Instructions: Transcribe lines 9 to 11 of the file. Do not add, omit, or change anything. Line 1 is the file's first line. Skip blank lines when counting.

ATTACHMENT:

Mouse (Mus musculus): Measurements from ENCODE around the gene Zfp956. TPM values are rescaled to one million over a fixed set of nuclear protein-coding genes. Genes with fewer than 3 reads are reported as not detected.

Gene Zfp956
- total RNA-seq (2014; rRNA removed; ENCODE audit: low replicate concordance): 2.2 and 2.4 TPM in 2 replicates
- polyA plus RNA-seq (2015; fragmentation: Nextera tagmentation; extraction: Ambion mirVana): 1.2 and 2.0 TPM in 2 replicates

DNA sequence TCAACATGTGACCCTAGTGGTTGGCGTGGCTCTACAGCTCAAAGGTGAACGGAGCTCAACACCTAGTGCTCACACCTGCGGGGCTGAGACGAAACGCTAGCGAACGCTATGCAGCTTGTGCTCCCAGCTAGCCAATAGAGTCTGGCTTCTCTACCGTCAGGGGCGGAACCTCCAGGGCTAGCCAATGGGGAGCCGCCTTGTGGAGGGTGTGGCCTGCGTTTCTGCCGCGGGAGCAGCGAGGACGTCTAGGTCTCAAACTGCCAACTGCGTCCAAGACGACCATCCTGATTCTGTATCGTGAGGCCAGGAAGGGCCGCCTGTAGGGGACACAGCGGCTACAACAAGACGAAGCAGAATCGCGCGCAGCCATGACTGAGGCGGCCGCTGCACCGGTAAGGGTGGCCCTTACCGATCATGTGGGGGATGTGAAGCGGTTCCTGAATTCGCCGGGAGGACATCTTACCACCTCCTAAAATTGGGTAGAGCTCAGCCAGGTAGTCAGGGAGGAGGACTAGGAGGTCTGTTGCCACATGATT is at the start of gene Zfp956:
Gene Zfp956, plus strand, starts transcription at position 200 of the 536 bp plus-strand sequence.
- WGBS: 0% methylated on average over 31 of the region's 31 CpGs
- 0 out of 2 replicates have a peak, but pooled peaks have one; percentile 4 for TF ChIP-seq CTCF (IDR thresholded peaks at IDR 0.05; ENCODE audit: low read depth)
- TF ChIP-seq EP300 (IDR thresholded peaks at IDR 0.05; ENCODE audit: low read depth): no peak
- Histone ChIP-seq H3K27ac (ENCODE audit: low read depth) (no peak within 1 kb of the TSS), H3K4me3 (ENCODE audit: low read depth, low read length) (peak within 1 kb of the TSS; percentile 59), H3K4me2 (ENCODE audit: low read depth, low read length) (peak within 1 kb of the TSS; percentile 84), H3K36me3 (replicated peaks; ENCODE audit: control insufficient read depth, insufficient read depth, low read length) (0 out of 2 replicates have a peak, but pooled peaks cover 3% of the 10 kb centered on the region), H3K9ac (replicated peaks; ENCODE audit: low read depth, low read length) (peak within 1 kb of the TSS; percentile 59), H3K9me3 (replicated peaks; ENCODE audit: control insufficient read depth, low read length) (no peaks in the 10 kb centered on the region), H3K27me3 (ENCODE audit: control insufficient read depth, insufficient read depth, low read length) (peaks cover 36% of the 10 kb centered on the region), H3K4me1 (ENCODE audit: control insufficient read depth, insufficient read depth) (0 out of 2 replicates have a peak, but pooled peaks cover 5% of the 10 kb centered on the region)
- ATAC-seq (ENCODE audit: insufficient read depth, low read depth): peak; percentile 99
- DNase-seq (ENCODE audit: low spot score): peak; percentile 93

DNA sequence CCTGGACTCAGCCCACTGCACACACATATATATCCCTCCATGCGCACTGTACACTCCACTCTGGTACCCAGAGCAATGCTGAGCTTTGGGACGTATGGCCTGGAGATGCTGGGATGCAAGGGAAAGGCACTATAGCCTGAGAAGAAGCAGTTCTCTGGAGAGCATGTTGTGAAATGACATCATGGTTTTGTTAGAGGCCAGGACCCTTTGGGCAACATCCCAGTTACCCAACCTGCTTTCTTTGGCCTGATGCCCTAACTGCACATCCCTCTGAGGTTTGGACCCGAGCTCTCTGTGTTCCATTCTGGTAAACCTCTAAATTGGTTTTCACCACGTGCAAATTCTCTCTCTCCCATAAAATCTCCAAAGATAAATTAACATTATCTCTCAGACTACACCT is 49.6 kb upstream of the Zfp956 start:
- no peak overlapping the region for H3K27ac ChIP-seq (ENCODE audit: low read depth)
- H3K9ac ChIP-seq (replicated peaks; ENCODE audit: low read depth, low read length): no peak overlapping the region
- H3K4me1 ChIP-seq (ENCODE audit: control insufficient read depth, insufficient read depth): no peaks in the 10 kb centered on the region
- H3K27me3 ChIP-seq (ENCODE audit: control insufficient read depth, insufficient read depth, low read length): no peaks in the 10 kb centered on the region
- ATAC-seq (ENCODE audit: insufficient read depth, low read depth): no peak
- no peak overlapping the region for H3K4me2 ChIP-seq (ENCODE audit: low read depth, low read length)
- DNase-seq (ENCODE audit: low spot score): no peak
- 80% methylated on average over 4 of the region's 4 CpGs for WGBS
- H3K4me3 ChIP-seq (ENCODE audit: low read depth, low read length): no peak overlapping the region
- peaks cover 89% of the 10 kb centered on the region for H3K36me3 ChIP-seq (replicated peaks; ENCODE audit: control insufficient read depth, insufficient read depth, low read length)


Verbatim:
- TF ChIP-seq EP300 (IDR thresholded peaks at IDR 0.05; ENCODE audit: low read depth): no peak
- Histone ChIP-seq H3K27ac (ENCODE audit: low read depth) (no peak within 1 kb of the TSS), H3K4me3 (ENCODE audit: low read depth, low read length) (peak within 1 kb of the TSS; percentile 59), H3K4me2 (ENCODE audit: low read depth, low read length) (peak within 1 kb of the TSS; percentile 84), H3K36me3 (replicated peaks; ENCODE audit: control insufficient read depth, insufficient read depth, low read length) (0 out of 2 replicates have a peak, but pooled peaks cover 3% of the 10 kb centered on the region), H3K9ac (replicated peaks; ENCODE audit: low read depth, low read length) (peak within 1 kb of the TSS; percentile 59), H3K9me3 (replicated peaks; ENCODE audit: control insufficient read depth, low read length) (no peaks in the 10 kb centered on the region), H3K27me3 (ENCODE audit: control insufficient read depth, insufficient read depth, low read length) (peaks cover 36% of the 10 kb centered on the region), H3K4me1 (ENCODE audit: control insufficient read depth, insufficient read depth) (0 out of 2 replicates have a peak, but pooled peaks cover 5% of the 10 kb centered on the region)
- ATAC-seq (ENCODE audit: insufficient read depth, low read depth): peak; percentile 99